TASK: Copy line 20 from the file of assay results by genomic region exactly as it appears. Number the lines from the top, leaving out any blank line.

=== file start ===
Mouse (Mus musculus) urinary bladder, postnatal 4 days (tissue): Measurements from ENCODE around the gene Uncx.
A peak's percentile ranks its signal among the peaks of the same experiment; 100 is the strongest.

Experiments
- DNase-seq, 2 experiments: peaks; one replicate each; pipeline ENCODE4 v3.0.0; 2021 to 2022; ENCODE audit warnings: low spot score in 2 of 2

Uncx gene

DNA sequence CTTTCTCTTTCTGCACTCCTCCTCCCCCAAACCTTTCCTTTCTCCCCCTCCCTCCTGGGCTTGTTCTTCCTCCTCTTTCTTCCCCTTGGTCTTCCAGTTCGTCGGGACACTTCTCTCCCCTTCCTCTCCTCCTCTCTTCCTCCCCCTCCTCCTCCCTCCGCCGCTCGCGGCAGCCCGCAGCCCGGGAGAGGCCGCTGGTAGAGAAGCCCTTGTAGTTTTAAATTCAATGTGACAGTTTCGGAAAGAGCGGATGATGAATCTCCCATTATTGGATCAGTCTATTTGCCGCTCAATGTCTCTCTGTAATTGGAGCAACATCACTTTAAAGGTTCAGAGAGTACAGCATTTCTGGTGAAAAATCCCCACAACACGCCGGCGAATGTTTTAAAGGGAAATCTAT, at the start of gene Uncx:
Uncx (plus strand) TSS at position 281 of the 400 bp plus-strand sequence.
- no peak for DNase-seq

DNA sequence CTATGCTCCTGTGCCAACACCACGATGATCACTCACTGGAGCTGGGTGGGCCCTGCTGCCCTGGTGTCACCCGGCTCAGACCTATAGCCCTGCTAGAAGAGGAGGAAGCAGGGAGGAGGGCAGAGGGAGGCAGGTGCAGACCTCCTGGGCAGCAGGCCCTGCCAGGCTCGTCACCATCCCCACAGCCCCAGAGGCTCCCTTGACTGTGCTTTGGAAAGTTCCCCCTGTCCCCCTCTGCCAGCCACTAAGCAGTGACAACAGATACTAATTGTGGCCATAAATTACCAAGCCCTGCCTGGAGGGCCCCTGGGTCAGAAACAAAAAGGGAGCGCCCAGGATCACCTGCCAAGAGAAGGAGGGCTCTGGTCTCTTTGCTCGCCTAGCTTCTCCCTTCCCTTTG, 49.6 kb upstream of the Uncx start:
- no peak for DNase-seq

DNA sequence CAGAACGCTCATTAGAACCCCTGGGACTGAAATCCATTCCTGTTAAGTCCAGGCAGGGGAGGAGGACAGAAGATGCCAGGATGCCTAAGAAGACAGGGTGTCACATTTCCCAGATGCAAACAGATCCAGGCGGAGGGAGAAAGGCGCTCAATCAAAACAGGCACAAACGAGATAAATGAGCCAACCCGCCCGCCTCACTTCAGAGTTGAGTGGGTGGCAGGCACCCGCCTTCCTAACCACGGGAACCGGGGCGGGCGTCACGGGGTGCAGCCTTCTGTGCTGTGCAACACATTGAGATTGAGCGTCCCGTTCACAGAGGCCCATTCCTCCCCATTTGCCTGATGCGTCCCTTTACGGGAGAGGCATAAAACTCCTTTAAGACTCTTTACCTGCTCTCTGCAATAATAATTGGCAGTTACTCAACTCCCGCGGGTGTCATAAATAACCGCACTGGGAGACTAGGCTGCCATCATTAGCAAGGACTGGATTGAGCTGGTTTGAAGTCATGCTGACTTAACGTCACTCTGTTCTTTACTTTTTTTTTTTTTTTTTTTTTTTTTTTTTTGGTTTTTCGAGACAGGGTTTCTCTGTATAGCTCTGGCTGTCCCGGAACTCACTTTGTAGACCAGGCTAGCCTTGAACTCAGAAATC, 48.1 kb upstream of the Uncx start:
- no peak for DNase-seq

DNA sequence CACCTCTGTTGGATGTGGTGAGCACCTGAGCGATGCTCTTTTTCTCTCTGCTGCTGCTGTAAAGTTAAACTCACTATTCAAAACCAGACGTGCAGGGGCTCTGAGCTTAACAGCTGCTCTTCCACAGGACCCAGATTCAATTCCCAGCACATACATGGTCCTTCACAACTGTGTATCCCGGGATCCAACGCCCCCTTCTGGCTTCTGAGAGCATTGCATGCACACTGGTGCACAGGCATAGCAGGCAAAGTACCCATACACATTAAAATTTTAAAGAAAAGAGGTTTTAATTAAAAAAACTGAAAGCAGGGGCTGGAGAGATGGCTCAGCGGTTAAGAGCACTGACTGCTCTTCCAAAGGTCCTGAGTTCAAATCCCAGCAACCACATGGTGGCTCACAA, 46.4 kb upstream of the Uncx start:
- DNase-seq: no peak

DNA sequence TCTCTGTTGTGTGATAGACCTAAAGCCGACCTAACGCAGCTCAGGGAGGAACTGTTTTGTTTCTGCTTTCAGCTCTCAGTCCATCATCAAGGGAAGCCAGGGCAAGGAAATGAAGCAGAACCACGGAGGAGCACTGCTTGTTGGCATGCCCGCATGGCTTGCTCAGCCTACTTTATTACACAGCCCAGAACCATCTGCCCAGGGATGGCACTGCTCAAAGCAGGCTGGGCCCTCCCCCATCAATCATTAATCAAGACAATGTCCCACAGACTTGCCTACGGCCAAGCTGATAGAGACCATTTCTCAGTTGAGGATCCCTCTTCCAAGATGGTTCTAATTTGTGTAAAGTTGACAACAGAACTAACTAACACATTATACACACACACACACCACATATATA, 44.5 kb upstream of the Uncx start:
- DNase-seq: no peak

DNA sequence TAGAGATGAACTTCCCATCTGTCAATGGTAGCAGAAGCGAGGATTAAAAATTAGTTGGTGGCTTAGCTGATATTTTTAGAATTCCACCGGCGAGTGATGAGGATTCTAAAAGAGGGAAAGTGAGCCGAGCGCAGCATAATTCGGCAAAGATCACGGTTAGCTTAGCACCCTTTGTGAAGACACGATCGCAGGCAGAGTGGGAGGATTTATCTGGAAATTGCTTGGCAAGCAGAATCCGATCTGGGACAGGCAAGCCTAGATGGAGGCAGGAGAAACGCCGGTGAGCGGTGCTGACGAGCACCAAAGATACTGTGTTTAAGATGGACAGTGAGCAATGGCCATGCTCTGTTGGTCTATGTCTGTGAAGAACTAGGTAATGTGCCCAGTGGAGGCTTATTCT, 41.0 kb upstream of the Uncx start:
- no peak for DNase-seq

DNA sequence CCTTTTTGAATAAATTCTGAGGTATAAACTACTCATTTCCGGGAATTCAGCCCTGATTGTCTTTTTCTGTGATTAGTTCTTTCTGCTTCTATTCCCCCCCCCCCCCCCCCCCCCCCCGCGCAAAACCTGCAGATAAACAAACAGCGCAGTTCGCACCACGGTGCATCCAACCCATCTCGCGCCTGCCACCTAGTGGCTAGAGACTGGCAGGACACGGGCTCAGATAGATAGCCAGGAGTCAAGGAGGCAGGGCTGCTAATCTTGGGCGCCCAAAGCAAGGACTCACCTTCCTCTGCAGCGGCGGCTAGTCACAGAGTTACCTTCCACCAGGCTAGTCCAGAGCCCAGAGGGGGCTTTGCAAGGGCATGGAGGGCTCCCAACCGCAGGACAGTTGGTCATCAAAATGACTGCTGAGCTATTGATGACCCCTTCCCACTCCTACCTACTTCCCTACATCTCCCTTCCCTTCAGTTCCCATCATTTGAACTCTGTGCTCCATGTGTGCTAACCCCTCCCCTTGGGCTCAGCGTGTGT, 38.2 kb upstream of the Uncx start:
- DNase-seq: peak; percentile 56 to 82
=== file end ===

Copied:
- DNase-seq: peak; percentile 56 to 82